I received an encouraging email from a sweet friend this week. (I have some amazing friends, both in real life and in the blogosphere.) This woman had graciously and candidly shared her wisdom with me while we were making our decision to bring these children home. I emailed this past week to let her know that it wouldn't be happening, and her reply ended with this:

They are victims, but they are not without a Father.

What more is there to say? These words pierced my heart as I read them through teary eyes. God is there watching out for those kids. He loves them. He knows their fears and their wounds. He's been with them from the beginning. Yet why must they suffer? Why is their life so hard when mine's been so easy? Why has God broken my heart for them to the point of my wanting them to become my own children...when they wouldn't? What bothers me in all of it is NOT that my adoption plans didn't pan's NOT about US in that sense.

I'm bothered for these children, for what they've been through, for what their future may hold.

They are victims.

But not without a Father.

And I'm holding tight to that tonight.

Tuesday, May 04, 2010

And I'm back!

I got back from Minneapolis Saturday afternoon. It was a great trip and a great conference. I'd love to do a more in-depth post about my time at CAFO's Summit VI, but for now I'll quickly share some highlights:

Karyn Purvis. She's amazing. My second year in a row seeing her speak and she is just incredible. Read The Connected Child if you haven't already. I think it would be great for parents whether they've adopted or not.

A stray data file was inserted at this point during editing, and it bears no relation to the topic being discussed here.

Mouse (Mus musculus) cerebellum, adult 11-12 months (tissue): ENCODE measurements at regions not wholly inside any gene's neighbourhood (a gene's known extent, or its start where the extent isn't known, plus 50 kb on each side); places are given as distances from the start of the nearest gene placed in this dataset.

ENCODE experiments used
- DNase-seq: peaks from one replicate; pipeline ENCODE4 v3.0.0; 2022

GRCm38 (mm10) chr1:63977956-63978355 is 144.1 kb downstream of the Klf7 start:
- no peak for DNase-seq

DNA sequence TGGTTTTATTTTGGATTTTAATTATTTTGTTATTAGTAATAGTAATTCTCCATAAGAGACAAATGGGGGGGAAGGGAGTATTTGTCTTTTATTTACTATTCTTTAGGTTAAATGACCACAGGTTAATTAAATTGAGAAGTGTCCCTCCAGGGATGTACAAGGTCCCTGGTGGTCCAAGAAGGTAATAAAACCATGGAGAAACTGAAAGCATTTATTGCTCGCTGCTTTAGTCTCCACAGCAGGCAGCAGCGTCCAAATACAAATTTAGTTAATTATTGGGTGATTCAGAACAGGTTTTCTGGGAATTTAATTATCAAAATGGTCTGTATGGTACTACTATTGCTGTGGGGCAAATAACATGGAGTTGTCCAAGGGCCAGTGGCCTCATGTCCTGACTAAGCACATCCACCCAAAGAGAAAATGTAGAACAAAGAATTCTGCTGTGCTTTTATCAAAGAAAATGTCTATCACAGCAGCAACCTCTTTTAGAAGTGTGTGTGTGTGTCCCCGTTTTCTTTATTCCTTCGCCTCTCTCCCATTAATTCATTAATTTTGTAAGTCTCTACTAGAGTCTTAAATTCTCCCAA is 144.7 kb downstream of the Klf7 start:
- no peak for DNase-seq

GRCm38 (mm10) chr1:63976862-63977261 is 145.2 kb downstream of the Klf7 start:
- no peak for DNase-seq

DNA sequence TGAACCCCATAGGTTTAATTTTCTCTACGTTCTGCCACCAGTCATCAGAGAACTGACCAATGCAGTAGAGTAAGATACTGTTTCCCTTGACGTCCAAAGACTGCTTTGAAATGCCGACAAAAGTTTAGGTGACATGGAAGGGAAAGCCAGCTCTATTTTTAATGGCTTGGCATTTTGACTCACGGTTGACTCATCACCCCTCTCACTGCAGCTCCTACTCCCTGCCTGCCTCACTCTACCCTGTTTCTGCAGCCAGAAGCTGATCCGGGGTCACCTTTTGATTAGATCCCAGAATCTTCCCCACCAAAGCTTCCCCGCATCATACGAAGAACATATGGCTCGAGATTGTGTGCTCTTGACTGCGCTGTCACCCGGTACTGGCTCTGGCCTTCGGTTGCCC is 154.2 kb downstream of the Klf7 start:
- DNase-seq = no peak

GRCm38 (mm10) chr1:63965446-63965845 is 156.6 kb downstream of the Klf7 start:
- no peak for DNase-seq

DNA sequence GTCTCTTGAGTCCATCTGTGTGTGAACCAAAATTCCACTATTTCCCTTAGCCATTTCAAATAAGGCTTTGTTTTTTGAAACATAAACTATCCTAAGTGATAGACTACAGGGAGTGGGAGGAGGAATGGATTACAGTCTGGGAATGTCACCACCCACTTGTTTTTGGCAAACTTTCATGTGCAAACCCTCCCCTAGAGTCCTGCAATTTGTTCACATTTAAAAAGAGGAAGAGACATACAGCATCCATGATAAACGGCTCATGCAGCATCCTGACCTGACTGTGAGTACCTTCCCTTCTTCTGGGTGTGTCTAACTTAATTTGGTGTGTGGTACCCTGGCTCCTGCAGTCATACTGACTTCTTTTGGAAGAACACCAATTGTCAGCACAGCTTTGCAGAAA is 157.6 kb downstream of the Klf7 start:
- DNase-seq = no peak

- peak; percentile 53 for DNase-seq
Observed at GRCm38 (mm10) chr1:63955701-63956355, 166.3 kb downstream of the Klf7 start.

John Piper. Yes, John Piper. Everybody loves him but I was admittedly not a huge fan (there are some things he's said/written that I don't agree with. Which is fine. But some of it really bothered me, and people are just SO into him, and I was not.) But his message at the conference was aMAZing. Acknowledging that the outcome of our adoptions is not the point...that we walk by faith no matter what the road holds...he even acknowledged disruption. Wow. I think about his church and about the culture of adoption that they have created there. Support for adoptive families, INCLUDING families in crisis. If only we could replicate that everywhere! So yes, I gained a LOT of respect for him this past Friday. (I still think women ought to be able to be busdrivers, though.)

The Chapmans. Mary Beth shared, and Stephen Curtis Chapman played some songs and led worship. They were wonderful.

Seeing a little girl who I'd met in an orphanage over FOUR YEARS ago. When I first met this precious girl in Ethiopia, she had no family and it was uncertain whether children from this particular orphanage would find homes. BUT all that has changed. And she's amazing and sweet and spent a lot of time holding Mary Lu. Who'd have thought our paths would cross again, that she'd be holding my 6-month-old baby years later at a conference that she came to with her mom?

Finally meeting my friends Lisa and Abbey in real life! They are also on staff with From HIV to Home and are amazing women with amazing hearts. So fun to meet Abbey's mom too--who became Mary's surrogate grandma for a few days.

Lots of time with girlfriends. Jennifer and I shared a room and stayed up way too late discussing very important topics and eating Kit Kats. She put up with me and all my dumb baby gear that I was lugging through the airport, and was still nice to me when I kept dropping my wallet. (And all its contents.)

Running into wonderful friends Dori and Larry from California! What a fun surprise! Seriously, so great. What an inspiration they are.

So yes, a great trip and a great time. I'm reminded that orphan care is complex and messy but God is bigger than all of that. And He wants us to show up and do something.

To be fair there were a few lowlights too--some crackpots claiming they could cure HIV, my allergies acting up and therefore causing my right eye to be comPLETEly bloodshot, and sitting on a hot runway waiting for takeoff, only to endure yucky turbulence. Not fun. Not fun at all. Less fun for some than others.

I'll post some pictures soon!